Imagine a situation in which someone worries that they would be less admired (or perhaps even shunned or literally booed!) for saying what they honestly think about a difficult situation their team is facing. Unfortunately, this scenario plays out far too often, with many people opting simply to agree with the rest of their team — and not explaining what other actions or decisions they would make — even when they think it’s the wrong choice.
Being the lone voice of opposition on a team project can be a scary experience. For example, someone might be reluctant to speak out against how disrespectful their team members are being to one individual for fear of being similarly targeted. Or someone who has great ideas for how to improve a certain process might be unwilling to make themself vulnerable and risk being ignored.
The oft-cited phrase “be yourself, because everyone else is taken” does nothing to encourage leaders to be authentic because it fails to address the fear that prevents people from being their authentic selves. What do leaders fear?
- Fear that their suggestions aren’t good enough.
- Fear that they will be rejected by their colleagues.
- Fear that no one is listening.
- Fear that their solutions are the wrong ones.
Leaders should not be afraid to leave with their authentic selves. But what does that look like? What does it mean to be authentic?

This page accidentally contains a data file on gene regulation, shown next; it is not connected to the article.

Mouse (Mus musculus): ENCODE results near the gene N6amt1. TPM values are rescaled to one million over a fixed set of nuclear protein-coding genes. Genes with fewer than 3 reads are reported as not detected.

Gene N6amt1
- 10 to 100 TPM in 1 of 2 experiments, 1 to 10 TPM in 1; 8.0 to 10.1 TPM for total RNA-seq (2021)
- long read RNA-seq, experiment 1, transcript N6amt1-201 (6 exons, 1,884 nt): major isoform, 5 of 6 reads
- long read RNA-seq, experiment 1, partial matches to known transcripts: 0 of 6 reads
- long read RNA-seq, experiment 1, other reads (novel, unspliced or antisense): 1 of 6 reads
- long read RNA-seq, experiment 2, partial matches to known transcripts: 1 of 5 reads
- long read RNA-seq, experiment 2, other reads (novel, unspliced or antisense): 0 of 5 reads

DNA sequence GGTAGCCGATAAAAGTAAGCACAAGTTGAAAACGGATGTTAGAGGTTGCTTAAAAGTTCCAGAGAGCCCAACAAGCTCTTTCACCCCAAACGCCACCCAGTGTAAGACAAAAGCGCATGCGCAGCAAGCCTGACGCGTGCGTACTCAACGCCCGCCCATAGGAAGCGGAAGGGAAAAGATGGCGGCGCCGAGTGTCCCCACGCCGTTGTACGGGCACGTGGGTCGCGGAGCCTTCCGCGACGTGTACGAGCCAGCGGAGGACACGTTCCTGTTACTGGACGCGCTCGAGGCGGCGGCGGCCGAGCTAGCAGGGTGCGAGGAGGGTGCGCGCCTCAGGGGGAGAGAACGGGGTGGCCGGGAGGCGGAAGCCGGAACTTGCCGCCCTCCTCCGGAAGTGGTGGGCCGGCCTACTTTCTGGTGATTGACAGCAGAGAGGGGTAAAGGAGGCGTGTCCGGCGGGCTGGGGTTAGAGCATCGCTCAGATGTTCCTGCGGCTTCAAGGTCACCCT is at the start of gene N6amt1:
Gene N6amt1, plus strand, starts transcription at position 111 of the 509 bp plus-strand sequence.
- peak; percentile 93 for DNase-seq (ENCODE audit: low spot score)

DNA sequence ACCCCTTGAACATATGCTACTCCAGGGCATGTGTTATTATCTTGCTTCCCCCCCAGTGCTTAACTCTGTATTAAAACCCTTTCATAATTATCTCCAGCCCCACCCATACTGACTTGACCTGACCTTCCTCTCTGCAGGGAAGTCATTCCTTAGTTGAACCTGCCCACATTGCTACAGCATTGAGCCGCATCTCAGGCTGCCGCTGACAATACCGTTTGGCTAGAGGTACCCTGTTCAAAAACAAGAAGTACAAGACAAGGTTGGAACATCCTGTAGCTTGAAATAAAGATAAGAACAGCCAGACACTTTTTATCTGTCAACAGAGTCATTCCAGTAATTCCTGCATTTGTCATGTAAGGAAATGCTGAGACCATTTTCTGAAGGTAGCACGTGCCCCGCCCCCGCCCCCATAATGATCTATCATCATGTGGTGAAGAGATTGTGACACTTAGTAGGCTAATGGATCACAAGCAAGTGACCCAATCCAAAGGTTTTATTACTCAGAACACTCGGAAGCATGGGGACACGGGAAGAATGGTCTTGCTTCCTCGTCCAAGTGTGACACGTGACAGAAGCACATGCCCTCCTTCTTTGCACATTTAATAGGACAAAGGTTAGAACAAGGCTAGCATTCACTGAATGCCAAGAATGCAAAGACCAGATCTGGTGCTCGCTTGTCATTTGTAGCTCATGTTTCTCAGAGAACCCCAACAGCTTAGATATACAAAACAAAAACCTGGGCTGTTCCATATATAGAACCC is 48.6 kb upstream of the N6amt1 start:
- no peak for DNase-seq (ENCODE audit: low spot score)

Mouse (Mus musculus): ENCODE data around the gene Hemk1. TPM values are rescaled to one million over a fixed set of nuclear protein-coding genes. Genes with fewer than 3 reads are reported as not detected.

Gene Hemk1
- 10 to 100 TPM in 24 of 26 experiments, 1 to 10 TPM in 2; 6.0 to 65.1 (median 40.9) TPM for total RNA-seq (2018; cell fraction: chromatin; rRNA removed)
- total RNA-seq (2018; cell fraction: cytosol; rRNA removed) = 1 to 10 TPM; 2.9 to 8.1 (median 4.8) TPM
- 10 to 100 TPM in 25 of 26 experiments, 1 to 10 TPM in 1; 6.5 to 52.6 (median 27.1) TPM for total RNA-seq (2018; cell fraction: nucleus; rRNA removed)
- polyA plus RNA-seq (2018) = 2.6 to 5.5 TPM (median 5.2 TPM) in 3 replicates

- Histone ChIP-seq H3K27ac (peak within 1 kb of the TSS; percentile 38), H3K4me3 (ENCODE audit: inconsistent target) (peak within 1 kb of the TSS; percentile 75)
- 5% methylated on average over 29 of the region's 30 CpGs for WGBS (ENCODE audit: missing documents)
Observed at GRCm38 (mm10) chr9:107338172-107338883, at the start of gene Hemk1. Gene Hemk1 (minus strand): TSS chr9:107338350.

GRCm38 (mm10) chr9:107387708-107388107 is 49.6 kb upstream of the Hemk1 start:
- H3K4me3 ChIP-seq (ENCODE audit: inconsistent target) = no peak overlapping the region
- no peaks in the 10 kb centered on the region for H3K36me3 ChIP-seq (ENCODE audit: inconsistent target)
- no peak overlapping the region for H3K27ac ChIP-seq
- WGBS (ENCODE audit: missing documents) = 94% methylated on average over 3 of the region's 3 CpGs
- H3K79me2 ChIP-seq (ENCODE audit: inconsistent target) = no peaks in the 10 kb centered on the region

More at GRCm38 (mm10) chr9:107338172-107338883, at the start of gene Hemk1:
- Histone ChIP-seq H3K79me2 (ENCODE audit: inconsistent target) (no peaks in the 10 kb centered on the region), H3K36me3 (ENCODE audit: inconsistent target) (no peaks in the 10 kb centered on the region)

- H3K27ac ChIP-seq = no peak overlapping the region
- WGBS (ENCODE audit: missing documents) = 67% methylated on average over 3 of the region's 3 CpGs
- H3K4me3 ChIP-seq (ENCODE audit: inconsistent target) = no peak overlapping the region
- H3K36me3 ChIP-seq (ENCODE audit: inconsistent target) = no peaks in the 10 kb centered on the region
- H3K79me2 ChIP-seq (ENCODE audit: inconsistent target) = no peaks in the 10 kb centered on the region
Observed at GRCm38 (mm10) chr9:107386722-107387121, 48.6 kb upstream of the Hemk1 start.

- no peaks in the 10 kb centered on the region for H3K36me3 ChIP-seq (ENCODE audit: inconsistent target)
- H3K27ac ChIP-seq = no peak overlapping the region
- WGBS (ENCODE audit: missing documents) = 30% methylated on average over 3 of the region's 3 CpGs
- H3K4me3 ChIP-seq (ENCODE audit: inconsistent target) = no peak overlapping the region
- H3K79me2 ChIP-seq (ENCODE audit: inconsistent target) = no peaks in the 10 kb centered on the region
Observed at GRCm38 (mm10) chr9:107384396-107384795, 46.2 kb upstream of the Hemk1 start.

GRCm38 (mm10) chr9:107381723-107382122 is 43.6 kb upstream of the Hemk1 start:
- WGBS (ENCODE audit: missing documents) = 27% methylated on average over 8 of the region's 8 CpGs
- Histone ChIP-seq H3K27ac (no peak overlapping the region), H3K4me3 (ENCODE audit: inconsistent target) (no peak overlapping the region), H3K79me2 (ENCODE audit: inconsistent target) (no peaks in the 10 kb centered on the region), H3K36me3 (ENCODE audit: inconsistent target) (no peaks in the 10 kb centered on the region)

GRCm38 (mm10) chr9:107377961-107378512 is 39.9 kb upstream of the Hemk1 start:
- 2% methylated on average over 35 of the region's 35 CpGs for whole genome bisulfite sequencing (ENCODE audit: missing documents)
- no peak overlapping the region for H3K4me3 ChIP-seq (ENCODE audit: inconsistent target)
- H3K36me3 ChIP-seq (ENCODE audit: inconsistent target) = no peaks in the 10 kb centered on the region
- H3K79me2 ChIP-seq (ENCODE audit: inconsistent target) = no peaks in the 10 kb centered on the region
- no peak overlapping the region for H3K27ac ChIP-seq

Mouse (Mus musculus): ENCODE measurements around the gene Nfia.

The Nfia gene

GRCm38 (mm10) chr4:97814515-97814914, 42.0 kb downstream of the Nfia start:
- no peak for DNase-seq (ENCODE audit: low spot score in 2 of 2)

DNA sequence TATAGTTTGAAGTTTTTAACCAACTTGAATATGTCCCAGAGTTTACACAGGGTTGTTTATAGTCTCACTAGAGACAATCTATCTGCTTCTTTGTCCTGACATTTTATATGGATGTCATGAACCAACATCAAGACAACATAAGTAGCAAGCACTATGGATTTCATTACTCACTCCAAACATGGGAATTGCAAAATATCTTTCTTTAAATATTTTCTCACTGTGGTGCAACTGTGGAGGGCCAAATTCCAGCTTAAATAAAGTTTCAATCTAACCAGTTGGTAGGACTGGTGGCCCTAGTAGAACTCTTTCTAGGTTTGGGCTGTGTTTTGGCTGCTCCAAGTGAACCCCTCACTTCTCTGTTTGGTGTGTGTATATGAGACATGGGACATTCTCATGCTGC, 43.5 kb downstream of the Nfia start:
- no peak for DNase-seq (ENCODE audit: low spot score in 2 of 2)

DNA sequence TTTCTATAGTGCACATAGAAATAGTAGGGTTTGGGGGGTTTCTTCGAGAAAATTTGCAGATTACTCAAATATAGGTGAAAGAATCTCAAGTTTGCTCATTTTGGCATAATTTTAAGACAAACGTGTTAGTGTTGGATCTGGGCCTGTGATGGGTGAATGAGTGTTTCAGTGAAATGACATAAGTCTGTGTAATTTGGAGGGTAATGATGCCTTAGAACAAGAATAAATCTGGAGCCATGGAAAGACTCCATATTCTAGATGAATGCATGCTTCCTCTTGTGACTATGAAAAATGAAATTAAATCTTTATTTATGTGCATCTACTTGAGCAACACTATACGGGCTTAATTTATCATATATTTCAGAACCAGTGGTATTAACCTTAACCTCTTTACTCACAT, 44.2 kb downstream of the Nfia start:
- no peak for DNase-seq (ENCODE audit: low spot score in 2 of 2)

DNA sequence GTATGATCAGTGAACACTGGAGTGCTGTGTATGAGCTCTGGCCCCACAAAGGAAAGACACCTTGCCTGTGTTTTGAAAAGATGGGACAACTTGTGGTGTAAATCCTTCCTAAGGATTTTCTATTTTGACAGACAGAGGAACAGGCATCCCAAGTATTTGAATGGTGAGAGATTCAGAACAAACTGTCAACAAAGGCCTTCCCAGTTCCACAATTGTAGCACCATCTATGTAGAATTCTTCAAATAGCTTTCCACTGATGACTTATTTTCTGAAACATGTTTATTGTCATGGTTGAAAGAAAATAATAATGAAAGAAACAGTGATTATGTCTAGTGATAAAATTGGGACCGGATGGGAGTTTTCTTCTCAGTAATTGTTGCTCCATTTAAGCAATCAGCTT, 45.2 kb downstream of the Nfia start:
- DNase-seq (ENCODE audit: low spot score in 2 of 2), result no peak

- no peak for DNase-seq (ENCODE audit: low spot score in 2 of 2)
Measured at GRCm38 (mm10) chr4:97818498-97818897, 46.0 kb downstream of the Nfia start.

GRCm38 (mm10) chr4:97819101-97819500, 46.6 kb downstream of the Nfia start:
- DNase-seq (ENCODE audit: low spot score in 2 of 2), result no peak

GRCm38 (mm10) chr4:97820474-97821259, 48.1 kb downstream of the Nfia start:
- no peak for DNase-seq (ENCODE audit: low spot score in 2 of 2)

The Authentic Self Is a Natural Compass
An authentic leader bases their decisions and actions on their core values and is therefore perceived by others as genuine. A leader who uses what is important to them to guide their behavior can never go wrong. For example, someone who believes that speaking up to share their perspective is more important than being popular with the team will never let themself down by remaining silent. (And a leader who values everyone’s time will always be punctual and respectful of not taking up more time than truly necessary.)
Strong Leaders Are Authentic Leaders
A leader who is seen by others as someone worth emulating is an authentic leader. Leaders who always demand to have things their way are not strong leaders but rather bullies. Strong leaders display their authentic selves by following through on their promises, listening to team members’ suggestions, making honesty a core value, and being fully present.
Influential Leaders See Authenticity as Critical
Just as someone cannot be a leader without being influential, they cannot be influential without being authentic. Influential leaders are visionaries who can share their ideas in clear and exciting ways to enlist others’ support for them. A title or position doesn’t convey influence; rather, it emerges from an individual’s authenticity, ability to galvanize others, and enthusiasm.
Authentic Leadership Is Contagious
When leaders are authentic, the people around them feel empowered to be authentic as well. Authentic leaders don’t need to constantly question how they go about working with others or approaching difficult decisions. Because their authenticity allows them to be aligned with their values, they know why they are taking specific steps and feel confident in their actions and behavior. When leaders are authentic, team members joyfully join in and respect authenticity. Through the emergence of a culture of truth and vulnerability, strong relationship building and people-centered decisions lead to higher performing teams.